Marlboro College


Dr. Janet Poppendieck Exposes Links
between Hunger and Charity

Marlboro, VT—Janet Poppendieck, professor of sociology at Hunter College, will discuss the complex politics of hunger and social action in the United States on Monday, March 7, at 7:00 p.m. in Whittemore Theater at Marlboro College.

To confront the growing number of hungry and impoverished Americans, millions of people have volunteered in soup kitchens, food pantries and food rescue operations, while tens of millions have donated food or money towards the eradication of hunger. In “Charity, Justice, and Social Action: Confronting Hunger in America,” Poppendieck will discuss the ways in which this outpouring of compassion and assistance may be contributing to the very problem it is trying to solve by undermining public sector responsibility for people in need.

Poppendieck serves on the Board of Directors of the Community Food Resource Center, the Association for the Study of Food and Society, the Advisory Committees of City-as-School and the Welfare Rights Initiative. As director of the Hunter College Center for the Study of Family Policy from 1988 to 2001, she started the Welfare Rights Initiative, the Community Interpreter Project and the Language Diversity Initiative.

Poppendieck earned her B.A. in history from Duke University and her M.A. and Ph.D. from the Florence Heller Graduate School for Advanced Studies in Social Welfare at Brandeis University. She was a W.K. Kellogg Foundation National Fellow from 1984 to 1987. Among numerous articles, Poppendieck is also the author of Breadlines Knee Deep in Wheat: Food Assistance in the Great Depression, and Sweet Charity? Emergency Food and the End of Entitlement, in which Poppendieck traveled across America visiting soup kitchens.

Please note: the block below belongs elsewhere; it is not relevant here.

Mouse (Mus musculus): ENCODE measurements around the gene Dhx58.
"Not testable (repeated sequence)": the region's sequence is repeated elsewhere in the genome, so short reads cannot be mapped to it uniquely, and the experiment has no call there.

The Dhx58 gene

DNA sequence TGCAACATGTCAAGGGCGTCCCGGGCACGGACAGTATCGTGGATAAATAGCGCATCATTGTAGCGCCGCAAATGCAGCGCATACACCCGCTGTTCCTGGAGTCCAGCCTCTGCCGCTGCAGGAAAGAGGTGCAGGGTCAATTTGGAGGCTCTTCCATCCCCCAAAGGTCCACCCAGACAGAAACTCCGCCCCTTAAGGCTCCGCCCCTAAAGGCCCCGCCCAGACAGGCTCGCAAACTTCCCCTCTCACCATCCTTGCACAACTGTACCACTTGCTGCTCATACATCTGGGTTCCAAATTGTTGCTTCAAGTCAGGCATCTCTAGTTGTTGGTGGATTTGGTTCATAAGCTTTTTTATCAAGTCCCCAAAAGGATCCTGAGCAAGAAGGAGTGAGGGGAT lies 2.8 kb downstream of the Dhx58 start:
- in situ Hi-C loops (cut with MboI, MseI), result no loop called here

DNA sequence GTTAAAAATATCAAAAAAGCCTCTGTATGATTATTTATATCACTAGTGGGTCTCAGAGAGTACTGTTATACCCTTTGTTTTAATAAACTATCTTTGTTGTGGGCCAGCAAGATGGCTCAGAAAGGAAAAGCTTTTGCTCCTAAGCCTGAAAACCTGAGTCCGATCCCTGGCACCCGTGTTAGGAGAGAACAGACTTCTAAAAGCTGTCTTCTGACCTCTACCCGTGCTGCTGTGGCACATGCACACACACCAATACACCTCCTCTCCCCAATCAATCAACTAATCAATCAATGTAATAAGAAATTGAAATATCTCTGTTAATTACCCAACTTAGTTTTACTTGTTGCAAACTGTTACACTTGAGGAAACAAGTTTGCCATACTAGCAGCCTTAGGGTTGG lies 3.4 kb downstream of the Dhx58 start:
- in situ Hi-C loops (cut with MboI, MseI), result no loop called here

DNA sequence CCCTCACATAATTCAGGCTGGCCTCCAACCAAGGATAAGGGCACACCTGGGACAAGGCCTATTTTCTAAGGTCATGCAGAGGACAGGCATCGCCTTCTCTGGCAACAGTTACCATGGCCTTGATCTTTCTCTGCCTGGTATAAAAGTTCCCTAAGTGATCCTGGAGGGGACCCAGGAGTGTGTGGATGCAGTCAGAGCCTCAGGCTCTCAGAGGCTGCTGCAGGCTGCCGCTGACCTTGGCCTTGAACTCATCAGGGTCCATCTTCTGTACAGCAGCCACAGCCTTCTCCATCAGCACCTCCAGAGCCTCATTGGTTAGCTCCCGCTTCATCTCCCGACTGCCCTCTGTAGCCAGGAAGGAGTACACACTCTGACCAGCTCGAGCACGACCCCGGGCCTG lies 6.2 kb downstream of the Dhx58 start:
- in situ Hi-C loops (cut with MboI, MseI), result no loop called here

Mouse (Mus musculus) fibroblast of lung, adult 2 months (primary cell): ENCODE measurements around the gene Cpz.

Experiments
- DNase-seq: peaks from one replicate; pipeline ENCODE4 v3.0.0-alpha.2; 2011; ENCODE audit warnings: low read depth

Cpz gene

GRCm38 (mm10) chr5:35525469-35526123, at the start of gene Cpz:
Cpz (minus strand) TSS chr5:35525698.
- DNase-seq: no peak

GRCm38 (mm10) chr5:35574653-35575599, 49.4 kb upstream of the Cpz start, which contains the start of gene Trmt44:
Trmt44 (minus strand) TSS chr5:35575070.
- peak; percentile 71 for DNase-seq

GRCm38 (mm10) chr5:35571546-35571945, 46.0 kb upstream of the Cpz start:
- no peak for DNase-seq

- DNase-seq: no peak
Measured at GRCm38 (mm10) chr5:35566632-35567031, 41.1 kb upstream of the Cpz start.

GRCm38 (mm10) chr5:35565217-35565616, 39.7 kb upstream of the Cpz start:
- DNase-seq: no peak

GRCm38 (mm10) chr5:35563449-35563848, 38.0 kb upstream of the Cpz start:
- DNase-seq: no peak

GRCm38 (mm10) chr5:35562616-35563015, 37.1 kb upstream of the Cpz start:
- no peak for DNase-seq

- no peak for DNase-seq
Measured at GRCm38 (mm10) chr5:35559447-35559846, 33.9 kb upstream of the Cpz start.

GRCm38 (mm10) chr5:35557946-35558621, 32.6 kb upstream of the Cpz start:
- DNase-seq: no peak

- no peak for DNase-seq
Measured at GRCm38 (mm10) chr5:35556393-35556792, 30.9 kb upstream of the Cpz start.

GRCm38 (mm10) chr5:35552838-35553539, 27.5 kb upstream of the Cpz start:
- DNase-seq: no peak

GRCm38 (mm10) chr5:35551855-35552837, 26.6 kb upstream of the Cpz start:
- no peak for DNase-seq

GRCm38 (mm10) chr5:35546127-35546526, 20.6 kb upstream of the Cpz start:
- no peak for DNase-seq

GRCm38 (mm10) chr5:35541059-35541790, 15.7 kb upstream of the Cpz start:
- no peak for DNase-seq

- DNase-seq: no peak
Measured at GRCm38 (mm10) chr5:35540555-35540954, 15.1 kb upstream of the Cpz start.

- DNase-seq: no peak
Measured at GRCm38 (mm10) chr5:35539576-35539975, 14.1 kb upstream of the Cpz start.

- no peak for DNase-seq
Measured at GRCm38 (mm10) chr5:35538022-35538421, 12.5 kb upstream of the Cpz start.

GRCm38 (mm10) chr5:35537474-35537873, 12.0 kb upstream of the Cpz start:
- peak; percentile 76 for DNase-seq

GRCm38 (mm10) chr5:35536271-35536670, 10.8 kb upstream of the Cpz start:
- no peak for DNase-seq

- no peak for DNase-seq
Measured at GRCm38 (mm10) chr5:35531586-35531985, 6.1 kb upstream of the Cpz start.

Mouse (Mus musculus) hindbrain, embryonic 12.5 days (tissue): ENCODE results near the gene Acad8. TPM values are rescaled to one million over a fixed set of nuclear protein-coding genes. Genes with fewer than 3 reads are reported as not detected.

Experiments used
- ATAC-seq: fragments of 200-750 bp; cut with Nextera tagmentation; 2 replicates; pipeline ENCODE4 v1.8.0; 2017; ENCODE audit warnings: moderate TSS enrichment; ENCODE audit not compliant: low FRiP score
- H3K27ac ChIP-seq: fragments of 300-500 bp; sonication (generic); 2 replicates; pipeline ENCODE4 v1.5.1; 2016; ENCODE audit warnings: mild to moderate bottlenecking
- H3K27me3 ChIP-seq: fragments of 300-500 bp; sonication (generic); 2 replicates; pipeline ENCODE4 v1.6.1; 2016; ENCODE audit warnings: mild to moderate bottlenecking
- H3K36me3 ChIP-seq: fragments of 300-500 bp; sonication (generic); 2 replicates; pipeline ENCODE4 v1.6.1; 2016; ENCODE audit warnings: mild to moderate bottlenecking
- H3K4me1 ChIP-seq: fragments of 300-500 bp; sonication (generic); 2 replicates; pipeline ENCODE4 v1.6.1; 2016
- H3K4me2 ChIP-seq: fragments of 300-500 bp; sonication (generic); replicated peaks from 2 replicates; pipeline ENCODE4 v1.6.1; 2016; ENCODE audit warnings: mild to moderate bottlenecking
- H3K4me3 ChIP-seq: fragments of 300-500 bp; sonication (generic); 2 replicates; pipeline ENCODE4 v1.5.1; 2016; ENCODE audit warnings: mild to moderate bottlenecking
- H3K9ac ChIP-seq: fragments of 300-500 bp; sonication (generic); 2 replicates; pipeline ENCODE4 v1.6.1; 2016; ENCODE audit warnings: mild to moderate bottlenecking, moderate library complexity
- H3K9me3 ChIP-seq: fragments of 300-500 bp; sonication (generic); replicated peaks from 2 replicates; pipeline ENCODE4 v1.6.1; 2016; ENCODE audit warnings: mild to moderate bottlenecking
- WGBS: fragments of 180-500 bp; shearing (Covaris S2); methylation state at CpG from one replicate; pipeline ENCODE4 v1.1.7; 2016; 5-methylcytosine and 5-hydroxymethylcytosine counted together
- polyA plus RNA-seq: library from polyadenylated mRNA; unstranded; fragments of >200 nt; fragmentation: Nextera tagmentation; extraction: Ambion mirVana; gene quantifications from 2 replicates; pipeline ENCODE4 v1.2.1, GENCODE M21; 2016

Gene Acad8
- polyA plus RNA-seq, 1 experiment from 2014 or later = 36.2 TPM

Her lecture is part of the Marlboro College’s Spring Monday Night Lecture Series, “Education and Engagement.” Lectures are funded by the Thomas Thompson Trust and an anonymous donor.

Founded in 1946, Marlboro College offers undergraduate education in the liberal arts and, since 1997, graduate study focused on Internet technologies. Its 330 undergraduate students enjoy an 8:1 student-faculty ratio, a voice in governing the community and individualized courses of study on a 350-acre campus in the hills of southern Vermont. Marlboro is a Colleges That Change Lives college.

This lecture is free and open to the public. For more information, contact Elena Sharnoff, Marlboro College Public Affairs Officer, at (802) 258-7644. For cancellation information, please call the Events Hotline: (802) 451-7151.


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